Hospital for Women

Soho Square, W1N 6JB

Medical dates:

Medical character:

1842 - 1988


The Hospital was founded in 1842 in Red Lion Square by Dr Protheroe Smith, a prominent London obstetrician.  It was reputed to be the first hospital in London for the 'treatment of those maladies which neither rank, nor wealth, nor character can avert from the female sex'.

The Hospital soon outgrew its Red Lion Square premises and, in 1852, moved to buildings at 30 Soho Square and 1 Frith Street.  At this time 20 in-patients could be accommodated.  By 1862 there were 50 beds.

In 1865 the freehold for the house next door, 29 Soho Square, became available and the hospital bought it for £2540.

Between 1867 and 1869 no. 29 was rebuilt in red brick with an extra two storeys being added for private patient accommodation.

In 1882 No. 2 Frith Street was purchased; it was rebuilt in 1894 to contain the Out-Patients Department and the nurses' dormitories.

In 1904 the King Edward's Hospital Fund suggested that the Hospital move from central London, but the Hospital Committee decided that none of the alternative sites were better than the current one.  Plans for a new building on the same site fell through due to lack of money, but modified alterations to 29-30 Soho Square were carried out in 1909.  A new stuccoed facade was added.  Nos. 3 and 4 Frith Street were incorporated into the Hospital building.  The King Edward's Hospital Fund provided most of the £20,500 for the project.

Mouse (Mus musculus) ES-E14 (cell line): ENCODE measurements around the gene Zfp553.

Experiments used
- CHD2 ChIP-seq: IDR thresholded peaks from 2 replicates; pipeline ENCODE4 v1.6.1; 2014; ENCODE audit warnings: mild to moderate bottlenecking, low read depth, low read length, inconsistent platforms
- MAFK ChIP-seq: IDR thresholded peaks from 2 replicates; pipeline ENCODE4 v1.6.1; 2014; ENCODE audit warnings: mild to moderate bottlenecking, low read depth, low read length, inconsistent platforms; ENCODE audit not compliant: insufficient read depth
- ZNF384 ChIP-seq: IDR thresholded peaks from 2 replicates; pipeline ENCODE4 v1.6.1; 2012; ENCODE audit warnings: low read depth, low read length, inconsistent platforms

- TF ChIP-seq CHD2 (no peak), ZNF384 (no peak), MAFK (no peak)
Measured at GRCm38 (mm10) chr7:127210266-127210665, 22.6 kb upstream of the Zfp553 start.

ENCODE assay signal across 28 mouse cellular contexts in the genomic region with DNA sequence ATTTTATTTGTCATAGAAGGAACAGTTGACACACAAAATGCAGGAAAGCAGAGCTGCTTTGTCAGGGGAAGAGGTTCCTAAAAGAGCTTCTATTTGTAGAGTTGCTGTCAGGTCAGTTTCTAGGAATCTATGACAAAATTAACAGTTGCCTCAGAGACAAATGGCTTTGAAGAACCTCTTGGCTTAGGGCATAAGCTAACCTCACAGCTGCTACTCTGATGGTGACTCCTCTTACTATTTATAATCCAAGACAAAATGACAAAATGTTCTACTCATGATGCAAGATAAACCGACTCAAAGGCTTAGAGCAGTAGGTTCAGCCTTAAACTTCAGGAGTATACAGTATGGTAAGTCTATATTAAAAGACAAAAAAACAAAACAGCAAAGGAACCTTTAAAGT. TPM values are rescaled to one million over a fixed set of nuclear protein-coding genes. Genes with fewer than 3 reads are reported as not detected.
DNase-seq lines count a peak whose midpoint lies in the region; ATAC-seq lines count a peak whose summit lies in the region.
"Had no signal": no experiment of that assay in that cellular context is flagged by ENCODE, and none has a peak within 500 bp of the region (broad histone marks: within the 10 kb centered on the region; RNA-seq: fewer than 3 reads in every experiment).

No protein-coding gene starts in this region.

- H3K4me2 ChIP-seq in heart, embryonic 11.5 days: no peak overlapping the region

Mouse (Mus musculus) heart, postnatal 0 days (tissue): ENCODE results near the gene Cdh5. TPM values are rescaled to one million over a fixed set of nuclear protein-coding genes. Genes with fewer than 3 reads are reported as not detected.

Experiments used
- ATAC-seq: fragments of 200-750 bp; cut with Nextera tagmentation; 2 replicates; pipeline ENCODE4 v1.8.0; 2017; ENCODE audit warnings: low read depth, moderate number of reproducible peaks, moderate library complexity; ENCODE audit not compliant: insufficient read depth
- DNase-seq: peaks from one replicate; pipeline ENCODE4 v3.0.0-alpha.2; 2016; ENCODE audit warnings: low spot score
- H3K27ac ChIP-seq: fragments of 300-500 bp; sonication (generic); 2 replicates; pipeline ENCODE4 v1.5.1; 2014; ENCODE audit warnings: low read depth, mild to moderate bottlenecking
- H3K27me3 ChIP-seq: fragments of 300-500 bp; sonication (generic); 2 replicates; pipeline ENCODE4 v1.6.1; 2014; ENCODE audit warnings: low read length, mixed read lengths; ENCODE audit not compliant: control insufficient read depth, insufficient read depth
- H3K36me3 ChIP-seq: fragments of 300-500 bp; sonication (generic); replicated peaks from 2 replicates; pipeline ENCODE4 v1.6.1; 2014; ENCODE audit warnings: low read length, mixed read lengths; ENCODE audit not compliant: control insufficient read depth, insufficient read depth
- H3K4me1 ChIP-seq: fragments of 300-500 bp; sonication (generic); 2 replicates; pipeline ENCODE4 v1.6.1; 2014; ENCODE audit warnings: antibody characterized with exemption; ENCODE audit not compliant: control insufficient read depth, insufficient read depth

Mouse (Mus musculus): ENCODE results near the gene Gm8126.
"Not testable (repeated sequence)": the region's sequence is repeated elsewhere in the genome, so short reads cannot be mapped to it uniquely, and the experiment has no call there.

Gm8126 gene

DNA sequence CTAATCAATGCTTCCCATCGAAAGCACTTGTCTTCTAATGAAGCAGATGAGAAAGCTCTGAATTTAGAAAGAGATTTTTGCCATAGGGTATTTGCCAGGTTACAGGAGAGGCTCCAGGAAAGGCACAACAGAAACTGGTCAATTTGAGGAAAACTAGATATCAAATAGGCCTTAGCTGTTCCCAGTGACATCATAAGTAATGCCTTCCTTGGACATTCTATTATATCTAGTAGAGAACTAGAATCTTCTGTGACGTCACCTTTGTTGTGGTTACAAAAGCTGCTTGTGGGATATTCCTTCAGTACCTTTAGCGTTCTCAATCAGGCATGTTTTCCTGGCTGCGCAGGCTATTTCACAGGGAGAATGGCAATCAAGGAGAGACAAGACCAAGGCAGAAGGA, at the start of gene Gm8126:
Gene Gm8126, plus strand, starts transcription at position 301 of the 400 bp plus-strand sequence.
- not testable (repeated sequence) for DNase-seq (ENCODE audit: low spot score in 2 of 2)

During WW2 the Hospital was closed.

In 1988 it merged with the Elizabeth Garrett Anderson Hospital in Euston Road.

Present status (May 2008)

The building is now The Soho Centre - a walk-in clinic providing health information, advice and treatment for minor illnesses and injuries for people who live, work or are visiting the area.

Hospital for WomenHospital for Women

No. 29 Soho Square (left) and No. 30 (right).

Hospital for Women

The Hospital building retains the appearance of two houses - No. 29 is three windows wide and five storeys high, while No. 30 is four windows wide and has a mansard roof.

Hospital for Women

The doorway of No. 30 Soho Square with the name of the Hospital inscribed above. A notice directs patients to the clinic next door in Frith Street.

Hospital for Women Hospital for Women

The Walk-In Clinic in Frith Street (left) and its entrance (right).

Hospital for Women

The Hospital building in Frith Street as seen looking north to Soho Square.

During the second half of the 19th century several of the houses in Soho Square were occupied by small hospitals - the Hospital for Women at 29-30, and at No. 32 both the Dental Hospital of London and the National Hospital for Diseases of the Heart.





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